5 time ABA/NBA All Star
1 time ABA Finals MVP
1 time ABA MVP
3 time All ABA/NBA First Team
and averaged.. 18.7ppg/8.8rpg/4.1apg

My awards based ranking places him as the 41th best player of all time, right between Willis Reed and Chris Paul. Again, no one talks about him or mentions him but the dude averaged 25/12 in the playoffs.

Other forgotten former ABA players include
6. Spencer Haywood, a former ABA MVP, averaged 20/10 yet isn’t in the hall of fame.
7. Roger Brown, an all but forgotten ABA star that averaged 17/6/4 for his career.
8. Billy Cunningham isn’t mentioned that much either, even though he is a former ABA MVP, 21/10 player, and one of the top 50 greatest of all time.
9. David Thompson, a former ABA player who averaged 22/3/4, scored 73 points in a game before, and one of the greatest dunkers of all time, is often forgotten.
10. Dan Issel, a 22/9 ABA player who helped Gilmore win his championship but isn’t mentioned amongst the great power forwards.

Awards based ranking of NBA players all time

Since stats don’t tell everything lets use an awards based ranking of the top 50 NBA players.

1) I’m going to start from the 1950s which means there’s no such awards like defensive player of the year, sixth man of the year, all nba third team, blocks leader or steals leader so I don’t count those.

Edit: I realize this will skew the numbers in favor of offensive players, but there’s simply no way to account for defensive statistics when they weren’t recorded back in the day. No blocks, no steals from such defensive players as Russell, Wilt, West, Frazier, 4 years of Kareem, Thurmond, etc. It wouldn’t be fair to those guys to record it for modern players but not them.

2) I’m going to give some imaginary Finals MVPs to players before 1969 so that Finals MVPs can be properly accounted for.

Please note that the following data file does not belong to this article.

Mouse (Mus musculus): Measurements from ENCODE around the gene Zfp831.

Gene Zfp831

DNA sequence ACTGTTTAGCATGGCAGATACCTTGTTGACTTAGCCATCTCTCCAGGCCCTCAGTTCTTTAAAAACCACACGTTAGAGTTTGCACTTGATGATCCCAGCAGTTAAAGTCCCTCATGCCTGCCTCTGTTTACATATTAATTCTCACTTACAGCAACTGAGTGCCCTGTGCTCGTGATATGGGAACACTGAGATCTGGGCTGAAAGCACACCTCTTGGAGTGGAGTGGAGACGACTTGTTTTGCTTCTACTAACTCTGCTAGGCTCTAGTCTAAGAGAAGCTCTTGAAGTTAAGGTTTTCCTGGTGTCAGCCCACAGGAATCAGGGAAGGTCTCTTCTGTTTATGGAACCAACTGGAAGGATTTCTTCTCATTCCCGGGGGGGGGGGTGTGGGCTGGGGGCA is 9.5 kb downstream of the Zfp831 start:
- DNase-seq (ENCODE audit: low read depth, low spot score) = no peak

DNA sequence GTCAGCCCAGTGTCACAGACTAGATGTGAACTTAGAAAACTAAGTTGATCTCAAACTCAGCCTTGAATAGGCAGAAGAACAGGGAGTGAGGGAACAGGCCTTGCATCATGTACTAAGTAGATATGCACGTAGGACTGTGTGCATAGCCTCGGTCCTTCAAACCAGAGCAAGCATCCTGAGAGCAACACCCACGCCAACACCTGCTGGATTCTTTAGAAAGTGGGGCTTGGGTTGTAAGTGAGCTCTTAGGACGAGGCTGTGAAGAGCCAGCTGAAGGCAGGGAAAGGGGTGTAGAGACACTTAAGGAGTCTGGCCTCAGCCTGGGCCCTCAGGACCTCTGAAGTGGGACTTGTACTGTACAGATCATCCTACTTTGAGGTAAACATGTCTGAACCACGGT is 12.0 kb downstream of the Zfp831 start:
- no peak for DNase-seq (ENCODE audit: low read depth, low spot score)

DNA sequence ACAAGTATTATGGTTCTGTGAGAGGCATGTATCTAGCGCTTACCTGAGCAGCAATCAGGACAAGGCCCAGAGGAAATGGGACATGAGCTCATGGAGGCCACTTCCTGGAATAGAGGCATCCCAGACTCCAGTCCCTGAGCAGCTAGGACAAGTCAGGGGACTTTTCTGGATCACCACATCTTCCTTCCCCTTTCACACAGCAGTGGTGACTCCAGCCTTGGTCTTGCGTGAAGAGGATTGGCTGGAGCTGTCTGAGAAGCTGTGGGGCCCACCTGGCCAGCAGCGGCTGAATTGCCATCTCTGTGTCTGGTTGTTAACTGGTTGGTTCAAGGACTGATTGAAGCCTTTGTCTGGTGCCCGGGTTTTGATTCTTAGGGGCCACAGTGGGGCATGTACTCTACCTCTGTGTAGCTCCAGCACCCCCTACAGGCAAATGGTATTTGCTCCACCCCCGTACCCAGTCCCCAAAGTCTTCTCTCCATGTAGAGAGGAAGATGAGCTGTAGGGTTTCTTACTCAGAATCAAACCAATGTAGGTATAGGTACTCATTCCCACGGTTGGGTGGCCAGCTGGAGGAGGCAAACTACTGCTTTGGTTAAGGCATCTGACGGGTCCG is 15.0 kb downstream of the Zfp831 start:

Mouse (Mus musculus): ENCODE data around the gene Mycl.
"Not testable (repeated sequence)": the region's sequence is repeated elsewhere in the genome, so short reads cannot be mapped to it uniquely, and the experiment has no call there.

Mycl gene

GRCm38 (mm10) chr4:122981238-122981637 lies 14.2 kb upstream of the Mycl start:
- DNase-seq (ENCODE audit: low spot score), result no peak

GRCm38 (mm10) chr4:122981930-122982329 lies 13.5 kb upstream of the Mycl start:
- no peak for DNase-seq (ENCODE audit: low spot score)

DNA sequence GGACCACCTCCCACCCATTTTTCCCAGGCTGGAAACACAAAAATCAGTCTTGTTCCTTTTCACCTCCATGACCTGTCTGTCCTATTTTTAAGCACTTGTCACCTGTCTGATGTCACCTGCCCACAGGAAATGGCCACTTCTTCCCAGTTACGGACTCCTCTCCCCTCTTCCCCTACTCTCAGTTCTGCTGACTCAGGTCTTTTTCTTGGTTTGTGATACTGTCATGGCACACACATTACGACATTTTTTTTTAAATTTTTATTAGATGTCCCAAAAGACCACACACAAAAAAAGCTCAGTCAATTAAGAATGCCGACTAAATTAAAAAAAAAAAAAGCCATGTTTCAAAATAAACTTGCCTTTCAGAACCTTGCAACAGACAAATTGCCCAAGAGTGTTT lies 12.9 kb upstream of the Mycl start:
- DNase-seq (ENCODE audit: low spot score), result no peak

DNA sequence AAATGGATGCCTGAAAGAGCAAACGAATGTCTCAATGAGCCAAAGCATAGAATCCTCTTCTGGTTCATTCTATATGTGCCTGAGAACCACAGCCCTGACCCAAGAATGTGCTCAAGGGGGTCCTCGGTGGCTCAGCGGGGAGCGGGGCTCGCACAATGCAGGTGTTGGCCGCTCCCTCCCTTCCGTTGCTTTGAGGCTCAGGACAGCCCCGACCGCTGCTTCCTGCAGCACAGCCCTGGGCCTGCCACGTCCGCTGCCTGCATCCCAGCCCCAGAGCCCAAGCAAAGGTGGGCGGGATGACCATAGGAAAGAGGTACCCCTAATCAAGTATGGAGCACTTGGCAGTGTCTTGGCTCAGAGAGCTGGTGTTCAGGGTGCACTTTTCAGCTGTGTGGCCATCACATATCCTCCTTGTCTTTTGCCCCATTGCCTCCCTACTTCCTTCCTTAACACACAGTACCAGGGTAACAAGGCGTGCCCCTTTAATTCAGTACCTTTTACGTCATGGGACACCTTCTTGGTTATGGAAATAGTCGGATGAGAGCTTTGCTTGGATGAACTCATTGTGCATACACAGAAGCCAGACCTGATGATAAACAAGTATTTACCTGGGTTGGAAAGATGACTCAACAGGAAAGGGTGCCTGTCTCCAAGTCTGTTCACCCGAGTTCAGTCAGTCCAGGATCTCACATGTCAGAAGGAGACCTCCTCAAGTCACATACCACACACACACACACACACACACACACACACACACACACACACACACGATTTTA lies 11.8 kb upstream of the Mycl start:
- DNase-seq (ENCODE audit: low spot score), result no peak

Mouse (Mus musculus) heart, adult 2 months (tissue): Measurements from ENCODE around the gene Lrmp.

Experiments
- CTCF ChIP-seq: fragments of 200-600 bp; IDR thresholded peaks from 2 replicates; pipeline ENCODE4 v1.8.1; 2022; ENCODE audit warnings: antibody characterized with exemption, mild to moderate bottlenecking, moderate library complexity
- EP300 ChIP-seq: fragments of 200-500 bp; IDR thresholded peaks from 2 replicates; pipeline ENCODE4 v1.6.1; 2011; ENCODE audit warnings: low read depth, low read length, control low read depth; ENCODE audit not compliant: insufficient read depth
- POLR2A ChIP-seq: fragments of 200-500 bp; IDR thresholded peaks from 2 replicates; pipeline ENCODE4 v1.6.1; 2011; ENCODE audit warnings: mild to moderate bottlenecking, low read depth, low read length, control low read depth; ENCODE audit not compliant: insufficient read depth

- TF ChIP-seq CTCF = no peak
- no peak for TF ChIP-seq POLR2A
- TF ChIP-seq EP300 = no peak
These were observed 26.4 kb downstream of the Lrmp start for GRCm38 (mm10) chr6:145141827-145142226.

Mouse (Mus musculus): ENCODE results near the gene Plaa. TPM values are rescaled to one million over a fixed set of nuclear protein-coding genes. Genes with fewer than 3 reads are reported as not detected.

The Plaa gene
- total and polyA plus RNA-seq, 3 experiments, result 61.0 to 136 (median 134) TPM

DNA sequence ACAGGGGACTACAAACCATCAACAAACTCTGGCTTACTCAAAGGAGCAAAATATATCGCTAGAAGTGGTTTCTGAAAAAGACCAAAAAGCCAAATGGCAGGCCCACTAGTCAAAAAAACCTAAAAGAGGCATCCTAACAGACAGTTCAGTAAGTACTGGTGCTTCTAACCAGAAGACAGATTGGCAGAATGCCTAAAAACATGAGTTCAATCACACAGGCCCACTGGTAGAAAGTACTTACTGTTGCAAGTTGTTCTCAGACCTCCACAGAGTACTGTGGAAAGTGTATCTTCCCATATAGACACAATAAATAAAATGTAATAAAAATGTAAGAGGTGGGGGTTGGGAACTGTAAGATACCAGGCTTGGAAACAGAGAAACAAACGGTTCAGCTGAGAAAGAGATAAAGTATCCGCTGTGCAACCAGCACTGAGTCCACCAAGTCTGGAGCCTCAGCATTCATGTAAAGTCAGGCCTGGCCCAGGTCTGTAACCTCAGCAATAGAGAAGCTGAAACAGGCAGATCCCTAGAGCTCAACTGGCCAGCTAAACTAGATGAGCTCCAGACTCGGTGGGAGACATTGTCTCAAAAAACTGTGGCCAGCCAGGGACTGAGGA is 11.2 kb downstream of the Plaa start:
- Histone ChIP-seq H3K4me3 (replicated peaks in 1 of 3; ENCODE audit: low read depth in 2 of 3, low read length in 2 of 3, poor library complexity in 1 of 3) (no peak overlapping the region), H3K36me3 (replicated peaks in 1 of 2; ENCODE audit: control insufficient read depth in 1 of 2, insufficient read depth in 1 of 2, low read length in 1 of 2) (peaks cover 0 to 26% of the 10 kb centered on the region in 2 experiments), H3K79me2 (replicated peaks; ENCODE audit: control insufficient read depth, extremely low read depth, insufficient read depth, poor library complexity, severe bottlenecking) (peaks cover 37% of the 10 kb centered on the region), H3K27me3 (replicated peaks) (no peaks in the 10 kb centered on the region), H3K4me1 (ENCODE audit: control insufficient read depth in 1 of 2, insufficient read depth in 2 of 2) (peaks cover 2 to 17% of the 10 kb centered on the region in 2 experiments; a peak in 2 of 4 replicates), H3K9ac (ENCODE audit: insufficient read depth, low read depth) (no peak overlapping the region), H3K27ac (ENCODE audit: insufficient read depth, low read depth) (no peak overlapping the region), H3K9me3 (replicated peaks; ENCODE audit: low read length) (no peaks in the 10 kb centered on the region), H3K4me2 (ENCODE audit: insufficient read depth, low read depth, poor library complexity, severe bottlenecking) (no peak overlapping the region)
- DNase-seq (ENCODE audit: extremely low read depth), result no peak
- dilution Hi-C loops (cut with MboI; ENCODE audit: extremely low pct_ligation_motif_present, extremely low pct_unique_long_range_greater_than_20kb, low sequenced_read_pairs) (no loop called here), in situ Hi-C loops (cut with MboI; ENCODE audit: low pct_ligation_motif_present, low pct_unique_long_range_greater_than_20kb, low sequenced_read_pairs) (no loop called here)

1952 – George Mikan
1953 – George Mikan
1954 – George Mikan
1955 – Dolph Schayes
1956 – Paul Arizin
1957 – Bob Cousy
1958 – Bob Pettit
1959 – Bob Cousy
1960 – Bill Russell
1961 – Bill Russell
1962 – Bill Russell
1963 – Bill Russell
1964 – Bill Russell
1965 – Bill Russell
1966 – Bill Russell
1967 – Wilt Chamberlain
1968 – Sam Jones

3) And some MVPs as well
1952 – Paul Arizin
1953 – Dolph Schayes
1954 – Bob Cousy
1955 – Bob Cousy

4) the following rules:
All star selections are worth 1 point.
All star MVPs are worth 2 points.
All NBA second team selections are worth 1 point.
All NBA first team selections are worth 2 points.
Rebounding/Scoring/Assist titles are worth 3 points
Rookie of the Year is worth 2 points
Championships are worth 3 points
MVPs and Finals MVPs are worth 5 points
ABA awards will be treated as NBA awards to be fair to ABA players

The results are, surprisingly, very close to what you would expect, except some players (like Bob Cousy and Bob Pettit) are vastly underrated by the public, and some players (like Reggie Miller and Patrick Ewing) are overrated by the public. The scores range from a measly 5 (Reggie Miller) to a staggering 146 (Michael Jordan).

Surprisingly, it also lets us see which players are essentially equal with each other. Oscar Robertson is about as good as Bob Pettit in terms of greatness. Rick Barry, Jerry West and Karl Malone are about equal. Allen Iverson and Sam Jones are about equal. Or Jason Kidd and Steve Nash. Or Willis Reed and Isiah Thomas. Or Dave Cowens and Wes Unseld. Or Charles Barkley and Dwayne Wade. These sound about right to me.

You can download the results here:
awards and stats based ranking

Top 25 scoring results (top 25 players all time)
1. Michael Jordan
2. Bill Russell
3. Wilt Chamberlain
4. Kareem Abdul Jabbar
5. Bob Cousy
6. Magic Johnson
7. Kobe Bryant
8. Tim Duncan
9. Julius Erving
10. Shaquille O’Neal
11. Lebron James
12. Larry Bird
13. Moses Malone
14. Bob Pettit
15. Oscar Robertson
16. John Havlicek
17. Hakeem Olajuwon
18. Jerry West
19. Karl Malone
20. Rick Barry
21. John Stockton
22. Kevin Garnett
23. Dolph Schayes
24. Sam Jones